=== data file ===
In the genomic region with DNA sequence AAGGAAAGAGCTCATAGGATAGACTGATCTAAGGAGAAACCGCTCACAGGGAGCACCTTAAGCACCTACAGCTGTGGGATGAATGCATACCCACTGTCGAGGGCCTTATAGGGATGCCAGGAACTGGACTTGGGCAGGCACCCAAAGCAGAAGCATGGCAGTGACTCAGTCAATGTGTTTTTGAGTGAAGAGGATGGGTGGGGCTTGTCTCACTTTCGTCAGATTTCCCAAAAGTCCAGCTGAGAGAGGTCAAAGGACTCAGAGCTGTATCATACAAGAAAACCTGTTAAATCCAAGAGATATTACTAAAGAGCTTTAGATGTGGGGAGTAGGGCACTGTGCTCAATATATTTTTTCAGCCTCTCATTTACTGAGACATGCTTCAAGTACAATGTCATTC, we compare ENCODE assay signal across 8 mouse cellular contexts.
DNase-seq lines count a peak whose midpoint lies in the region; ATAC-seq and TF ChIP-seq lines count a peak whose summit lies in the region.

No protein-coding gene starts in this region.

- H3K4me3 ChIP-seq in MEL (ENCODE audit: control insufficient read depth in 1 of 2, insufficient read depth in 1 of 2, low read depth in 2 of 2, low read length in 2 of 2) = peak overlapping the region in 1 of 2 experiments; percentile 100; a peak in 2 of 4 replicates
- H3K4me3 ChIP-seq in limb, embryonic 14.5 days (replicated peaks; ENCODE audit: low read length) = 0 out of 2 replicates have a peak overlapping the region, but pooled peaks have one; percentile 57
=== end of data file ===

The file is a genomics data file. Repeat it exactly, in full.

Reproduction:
In the genomic region with DNA sequence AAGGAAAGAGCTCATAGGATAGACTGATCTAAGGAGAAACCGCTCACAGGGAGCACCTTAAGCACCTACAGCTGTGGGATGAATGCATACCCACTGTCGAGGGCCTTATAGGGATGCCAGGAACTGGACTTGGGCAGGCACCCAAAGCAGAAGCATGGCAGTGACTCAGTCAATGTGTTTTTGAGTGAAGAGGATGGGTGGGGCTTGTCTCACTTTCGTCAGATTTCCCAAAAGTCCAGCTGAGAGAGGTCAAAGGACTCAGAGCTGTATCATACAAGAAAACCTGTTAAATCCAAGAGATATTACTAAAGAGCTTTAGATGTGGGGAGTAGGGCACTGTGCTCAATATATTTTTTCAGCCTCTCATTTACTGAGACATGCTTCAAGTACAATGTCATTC, we compare ENCODE assay signal across 8 mouse cellular contexts.
DNase-seq lines count a peak whose midpoint lies in the region; ATAC-seq and TF ChIP-seq lines count a peak whose summit lies in the region.

No protein-coding gene starts in this region.

- H3K4me3 ChIP-seq in MEL (ENCODE audit: control insufficient read depth in 1 of 2, insufficient read depth in 1 of 2, low read depth in 2 of 2, low read length in 2 of 2) = peak overlapping the region in 1 of 2 experiments; percentile 100; a peak in 2 of 4 replicates
- H3K4me3 ChIP-seq in limb, embryonic 14.5 days (replicated peaks; ENCODE audit: low read length) = 0 out of 2 replicates have a peak overlapping the region, but pooled peaks have one; percentile 57